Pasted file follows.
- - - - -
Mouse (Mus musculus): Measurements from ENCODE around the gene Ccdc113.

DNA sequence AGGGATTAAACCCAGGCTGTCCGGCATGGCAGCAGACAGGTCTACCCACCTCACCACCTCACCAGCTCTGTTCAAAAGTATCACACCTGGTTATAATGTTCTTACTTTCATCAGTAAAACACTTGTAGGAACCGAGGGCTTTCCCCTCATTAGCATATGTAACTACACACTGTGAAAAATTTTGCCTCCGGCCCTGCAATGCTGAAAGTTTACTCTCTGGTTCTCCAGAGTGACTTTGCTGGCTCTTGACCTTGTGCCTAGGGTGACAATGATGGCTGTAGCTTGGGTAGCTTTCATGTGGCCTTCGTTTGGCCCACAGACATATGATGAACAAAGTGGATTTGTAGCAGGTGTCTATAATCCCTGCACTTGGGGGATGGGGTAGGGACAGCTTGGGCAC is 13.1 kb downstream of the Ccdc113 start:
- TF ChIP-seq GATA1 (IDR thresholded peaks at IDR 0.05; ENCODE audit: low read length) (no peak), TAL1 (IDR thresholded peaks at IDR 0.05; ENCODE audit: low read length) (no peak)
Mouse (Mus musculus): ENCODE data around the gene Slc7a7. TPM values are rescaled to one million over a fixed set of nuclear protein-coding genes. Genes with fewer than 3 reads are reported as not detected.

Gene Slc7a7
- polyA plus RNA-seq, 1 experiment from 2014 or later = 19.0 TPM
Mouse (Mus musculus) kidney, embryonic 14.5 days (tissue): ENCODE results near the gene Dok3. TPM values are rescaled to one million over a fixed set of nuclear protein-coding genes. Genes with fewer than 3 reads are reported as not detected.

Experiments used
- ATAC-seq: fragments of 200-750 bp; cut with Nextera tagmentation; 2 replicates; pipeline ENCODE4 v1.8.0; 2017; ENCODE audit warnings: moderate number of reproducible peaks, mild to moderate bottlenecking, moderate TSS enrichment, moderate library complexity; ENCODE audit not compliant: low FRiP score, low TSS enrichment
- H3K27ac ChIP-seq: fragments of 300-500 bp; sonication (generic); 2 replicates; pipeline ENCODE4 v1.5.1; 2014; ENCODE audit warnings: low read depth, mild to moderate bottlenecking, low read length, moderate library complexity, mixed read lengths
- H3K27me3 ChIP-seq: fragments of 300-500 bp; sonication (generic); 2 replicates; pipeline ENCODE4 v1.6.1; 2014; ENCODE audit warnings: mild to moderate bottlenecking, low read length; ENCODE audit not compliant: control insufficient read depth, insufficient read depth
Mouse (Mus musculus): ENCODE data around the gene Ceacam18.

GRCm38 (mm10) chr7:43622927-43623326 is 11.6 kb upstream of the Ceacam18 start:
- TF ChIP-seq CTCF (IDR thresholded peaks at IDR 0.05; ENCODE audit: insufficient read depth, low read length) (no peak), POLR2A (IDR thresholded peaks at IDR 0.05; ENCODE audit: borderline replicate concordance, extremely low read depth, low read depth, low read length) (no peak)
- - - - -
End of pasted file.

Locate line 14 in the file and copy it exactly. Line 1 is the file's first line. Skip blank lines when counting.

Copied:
- TF ChIP-seq CTCF (IDR thresholded peaks at IDR 0.05; ENCODE audit: insufficient read depth, low read length) (no peak), POLR2A (IDR thresholded peaks at IDR 0.05; ENCODE audit: borderline replicate concordance, extremely low read depth, low read depth, low read length) (no peak)